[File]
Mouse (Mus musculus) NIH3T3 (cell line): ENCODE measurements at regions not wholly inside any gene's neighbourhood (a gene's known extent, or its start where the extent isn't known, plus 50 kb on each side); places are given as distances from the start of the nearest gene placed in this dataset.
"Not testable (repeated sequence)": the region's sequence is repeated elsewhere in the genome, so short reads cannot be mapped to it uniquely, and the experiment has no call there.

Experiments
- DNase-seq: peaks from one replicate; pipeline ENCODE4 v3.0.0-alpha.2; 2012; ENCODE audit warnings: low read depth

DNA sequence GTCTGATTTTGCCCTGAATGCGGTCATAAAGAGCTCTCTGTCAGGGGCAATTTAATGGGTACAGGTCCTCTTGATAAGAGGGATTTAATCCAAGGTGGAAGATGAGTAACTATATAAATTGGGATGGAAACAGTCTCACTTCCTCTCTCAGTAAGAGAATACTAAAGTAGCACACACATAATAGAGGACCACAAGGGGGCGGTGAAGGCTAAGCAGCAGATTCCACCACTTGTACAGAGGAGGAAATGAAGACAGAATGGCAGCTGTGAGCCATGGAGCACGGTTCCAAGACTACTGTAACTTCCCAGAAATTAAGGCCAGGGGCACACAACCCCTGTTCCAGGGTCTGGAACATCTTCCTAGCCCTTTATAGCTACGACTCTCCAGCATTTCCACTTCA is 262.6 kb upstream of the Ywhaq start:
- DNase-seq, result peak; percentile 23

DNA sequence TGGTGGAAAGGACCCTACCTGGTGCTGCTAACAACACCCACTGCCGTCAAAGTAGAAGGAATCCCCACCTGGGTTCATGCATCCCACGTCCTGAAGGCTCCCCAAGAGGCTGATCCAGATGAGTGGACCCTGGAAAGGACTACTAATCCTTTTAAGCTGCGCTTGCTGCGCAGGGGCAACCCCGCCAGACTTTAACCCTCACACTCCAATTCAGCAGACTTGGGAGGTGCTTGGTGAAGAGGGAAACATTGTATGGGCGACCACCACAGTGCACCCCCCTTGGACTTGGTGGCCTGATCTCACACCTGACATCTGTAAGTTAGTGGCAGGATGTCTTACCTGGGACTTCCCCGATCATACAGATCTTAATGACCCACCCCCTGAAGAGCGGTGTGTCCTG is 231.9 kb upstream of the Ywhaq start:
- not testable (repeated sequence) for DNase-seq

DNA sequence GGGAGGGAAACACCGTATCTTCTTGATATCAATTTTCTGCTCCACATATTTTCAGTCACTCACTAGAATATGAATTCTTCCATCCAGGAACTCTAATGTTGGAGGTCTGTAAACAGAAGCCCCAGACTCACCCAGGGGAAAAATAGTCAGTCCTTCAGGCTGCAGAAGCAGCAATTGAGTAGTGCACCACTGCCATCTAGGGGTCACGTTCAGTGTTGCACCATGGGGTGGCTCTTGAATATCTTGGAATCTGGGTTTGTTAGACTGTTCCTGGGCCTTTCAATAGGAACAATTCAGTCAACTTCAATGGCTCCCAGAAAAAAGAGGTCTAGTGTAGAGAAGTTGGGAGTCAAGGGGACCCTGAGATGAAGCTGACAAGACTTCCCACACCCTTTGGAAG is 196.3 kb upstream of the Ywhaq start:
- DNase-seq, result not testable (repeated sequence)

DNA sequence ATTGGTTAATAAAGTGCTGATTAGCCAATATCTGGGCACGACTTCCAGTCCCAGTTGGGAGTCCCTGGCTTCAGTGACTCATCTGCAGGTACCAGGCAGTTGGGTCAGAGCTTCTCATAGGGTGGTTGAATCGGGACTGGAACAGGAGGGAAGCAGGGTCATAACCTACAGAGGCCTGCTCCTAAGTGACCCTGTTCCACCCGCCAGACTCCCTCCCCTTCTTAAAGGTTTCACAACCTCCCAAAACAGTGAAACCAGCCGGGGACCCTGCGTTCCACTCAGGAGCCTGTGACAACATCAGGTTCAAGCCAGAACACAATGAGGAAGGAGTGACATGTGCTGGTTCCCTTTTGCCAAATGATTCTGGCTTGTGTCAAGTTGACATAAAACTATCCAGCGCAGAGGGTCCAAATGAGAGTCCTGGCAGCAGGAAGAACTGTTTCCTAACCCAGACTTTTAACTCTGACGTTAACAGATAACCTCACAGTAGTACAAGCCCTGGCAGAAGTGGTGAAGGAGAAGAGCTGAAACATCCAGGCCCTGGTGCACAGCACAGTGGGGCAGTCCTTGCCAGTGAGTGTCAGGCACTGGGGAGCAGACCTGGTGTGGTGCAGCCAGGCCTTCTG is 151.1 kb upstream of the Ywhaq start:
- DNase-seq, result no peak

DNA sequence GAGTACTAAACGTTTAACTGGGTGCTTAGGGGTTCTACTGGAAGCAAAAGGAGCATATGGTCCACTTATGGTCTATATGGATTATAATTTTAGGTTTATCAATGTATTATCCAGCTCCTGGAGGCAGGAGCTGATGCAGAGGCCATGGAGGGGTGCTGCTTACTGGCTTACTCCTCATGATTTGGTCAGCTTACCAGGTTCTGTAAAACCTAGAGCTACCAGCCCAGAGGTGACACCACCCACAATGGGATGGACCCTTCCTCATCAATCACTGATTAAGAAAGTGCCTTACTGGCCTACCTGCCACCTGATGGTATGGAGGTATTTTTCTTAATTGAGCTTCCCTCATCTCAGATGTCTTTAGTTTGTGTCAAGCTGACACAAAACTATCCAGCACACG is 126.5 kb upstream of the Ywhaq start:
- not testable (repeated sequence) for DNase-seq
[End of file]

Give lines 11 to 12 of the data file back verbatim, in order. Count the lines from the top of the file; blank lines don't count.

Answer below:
DNA sequence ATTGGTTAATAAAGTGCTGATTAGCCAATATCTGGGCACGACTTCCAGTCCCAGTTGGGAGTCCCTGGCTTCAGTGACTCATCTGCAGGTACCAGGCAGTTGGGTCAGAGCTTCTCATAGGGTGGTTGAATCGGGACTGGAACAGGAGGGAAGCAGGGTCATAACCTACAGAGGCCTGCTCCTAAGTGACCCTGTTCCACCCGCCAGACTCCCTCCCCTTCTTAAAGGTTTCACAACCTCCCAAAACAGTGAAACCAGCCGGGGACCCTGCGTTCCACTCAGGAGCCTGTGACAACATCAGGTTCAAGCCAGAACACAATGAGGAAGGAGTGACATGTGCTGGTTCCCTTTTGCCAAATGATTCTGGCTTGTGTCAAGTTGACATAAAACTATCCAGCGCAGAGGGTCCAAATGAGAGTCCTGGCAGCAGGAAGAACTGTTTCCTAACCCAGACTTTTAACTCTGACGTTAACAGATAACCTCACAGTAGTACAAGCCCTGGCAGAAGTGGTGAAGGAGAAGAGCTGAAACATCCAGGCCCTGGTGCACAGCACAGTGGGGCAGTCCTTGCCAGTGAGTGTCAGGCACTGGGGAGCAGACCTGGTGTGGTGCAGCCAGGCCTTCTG is 151.1 kb upstream of the Ywhaq start:
- DNase-seq, result no peak